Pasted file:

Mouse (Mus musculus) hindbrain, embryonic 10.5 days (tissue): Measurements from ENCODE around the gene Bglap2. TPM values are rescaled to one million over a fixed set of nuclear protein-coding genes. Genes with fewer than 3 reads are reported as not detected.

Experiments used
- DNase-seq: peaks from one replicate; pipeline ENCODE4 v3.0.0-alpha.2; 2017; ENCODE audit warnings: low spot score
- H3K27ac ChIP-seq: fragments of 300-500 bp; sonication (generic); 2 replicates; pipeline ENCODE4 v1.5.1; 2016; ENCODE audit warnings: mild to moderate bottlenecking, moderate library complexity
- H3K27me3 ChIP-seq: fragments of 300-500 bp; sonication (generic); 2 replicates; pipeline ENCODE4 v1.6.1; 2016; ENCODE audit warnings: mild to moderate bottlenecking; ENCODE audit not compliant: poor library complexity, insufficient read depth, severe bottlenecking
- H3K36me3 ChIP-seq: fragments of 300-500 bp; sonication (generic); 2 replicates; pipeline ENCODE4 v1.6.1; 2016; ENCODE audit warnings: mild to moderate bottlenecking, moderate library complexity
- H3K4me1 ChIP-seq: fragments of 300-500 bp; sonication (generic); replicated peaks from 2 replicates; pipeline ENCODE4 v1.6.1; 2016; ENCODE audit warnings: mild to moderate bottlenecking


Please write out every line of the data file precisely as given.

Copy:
Mouse (Mus musculus) hindbrain, embryonic 10.5 days (tissue): Measurements from ENCODE around the gene Bglap2. TPM values are rescaled to one million over a fixed set of nuclear protein-coding genes. Genes with fewer than 3 reads are reported as not detected.

Experiments used
- DNase-seq: peaks from one replicate; pipeline ENCODE4 v3.0.0-alpha.2; 2017; ENCODE audit warnings: low spot score
- H3K27ac ChIP-seq: fragments of 300-500 bp; sonication (generic); 2 replicates; pipeline ENCODE4 v1.5.1; 2016; ENCODE audit warnings: mild to moderate bottlenecking, moderate library complexity
- H3K27me3 ChIP-seq: fragments of 300-500 bp; sonication (generic); 2 replicates; pipeline ENCODE4 v1.6.1; 2016; ENCODE audit warnings: mild to moderate bottlenecking; ENCODE audit not compliant: poor library complexity, insufficient read depth, severe bottlenecking
- H3K36me3 ChIP-seq: fragments of 300-500 bp; sonication (generic); 2 replicates; pipeline ENCODE4 v1.6.1; 2016; ENCODE audit warnings: mild to moderate bottlenecking, moderate library complexity
- H3K4me1 ChIP-seq: fragments of 300-500 bp; sonication (generic); replicated peaks from 2 replicates; pipeline ENCODE4 v1.6.1; 2016; ENCODE audit warnings: mild to moderate bottlenecking